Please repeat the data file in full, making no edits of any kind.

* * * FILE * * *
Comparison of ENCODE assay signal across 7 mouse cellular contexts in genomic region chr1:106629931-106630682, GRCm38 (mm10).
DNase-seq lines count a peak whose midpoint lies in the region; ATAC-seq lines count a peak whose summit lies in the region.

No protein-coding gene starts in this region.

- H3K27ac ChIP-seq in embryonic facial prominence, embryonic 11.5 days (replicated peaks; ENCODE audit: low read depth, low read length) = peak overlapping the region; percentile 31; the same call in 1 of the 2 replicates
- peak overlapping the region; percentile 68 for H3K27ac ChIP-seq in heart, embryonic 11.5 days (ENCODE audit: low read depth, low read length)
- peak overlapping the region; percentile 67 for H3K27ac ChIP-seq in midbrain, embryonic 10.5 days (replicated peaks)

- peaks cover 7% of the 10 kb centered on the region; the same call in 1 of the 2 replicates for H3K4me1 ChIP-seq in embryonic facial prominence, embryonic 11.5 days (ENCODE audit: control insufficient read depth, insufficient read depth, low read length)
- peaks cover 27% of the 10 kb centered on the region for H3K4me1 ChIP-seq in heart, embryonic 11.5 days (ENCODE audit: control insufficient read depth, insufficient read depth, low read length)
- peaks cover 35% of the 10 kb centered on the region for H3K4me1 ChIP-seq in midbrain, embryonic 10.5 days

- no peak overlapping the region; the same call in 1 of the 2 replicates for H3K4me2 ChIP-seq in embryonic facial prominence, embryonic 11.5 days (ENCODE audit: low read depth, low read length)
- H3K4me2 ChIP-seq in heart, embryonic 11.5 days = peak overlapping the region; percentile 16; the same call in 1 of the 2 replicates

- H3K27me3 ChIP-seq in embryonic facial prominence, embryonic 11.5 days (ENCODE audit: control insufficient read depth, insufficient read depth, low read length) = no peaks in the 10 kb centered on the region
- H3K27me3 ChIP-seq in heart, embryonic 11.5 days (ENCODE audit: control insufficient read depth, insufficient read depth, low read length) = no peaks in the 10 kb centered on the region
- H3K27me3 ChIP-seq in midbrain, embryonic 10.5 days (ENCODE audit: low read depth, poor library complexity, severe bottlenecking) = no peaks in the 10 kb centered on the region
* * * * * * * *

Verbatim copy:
Comparison of ENCODE assay signal across 7 mouse cellular contexts in genomic region chr1:106629931-106630682, GRCm38 (mm10).
DNase-seq lines count a peak whose midpoint lies in the region; ATAC-seq lines count a peak whose summit lies in the region.

No protein-coding gene starts in this region.

- H3K27ac ChIP-seq in embryonic facial prominence, embryonic 11.5 days (replicated peaks; ENCODE audit: low read depth, low read length) = peak overlapping the region; percentile 31; the same call in 1 of the 2 replicates
- peak overlapping the region; percentile 68 for H3K27ac ChIP-seq in heart, embryonic 11.5 days (ENCODE audit: low read depth, low read length)
- peak overlapping the region; percentile 67 for H3K27ac ChIP-seq in midbrain, embryonic 10.5 days (replicated peaks)

- peaks cover 7% of the 10 kb centered on the region; the same call in 1 of the 2 replicates for H3K4me1 ChIP-seq in embryonic facial prominence, embryonic 11.5 days (ENCODE audit: control insufficient read depth, insufficient read depth, low read length)
- peaks cover 27% of the 10 kb centered on the region for H3K4me1 ChIP-seq in heart, embryonic 11.5 days (ENCODE audit: control insufficient read depth, insufficient read depth, low read length)
- peaks cover 35% of the 10 kb centered on the region for H3K4me1 ChIP-seq in midbrain, embryonic 10.5 days

- no peak overlapping the region; the same call in 1 of the 2 replicates for H3K4me2 ChIP-seq in embryonic facial prominence, embryonic 11.5 days (ENCODE audit: low read depth, low read length)
- H3K4me2 ChIP-seq in heart, embryonic 11.5 days = peak overlapping the region; percentile 16; the same call in 1 of the 2 replicates

- H3K27me3 ChIP-seq in embryonic facial prominence, embryonic 11.5 days (ENCODE audit: control insufficient read depth, insufficient read depth, low read length) = no peaks in the 10 kb centered on the region
- H3K27me3 ChIP-seq in heart, embryonic 11.5 days (ENCODE audit: control insufficient read depth, insufficient read depth, low read length) = no peaks in the 10 kb centered on the region
- H3K27me3 ChIP-seq in midbrain, embryonic 10.5 days (ENCODE audit: low read depth, poor library complexity, severe bottlenecking) = no peaks in the 10 kb centered on the region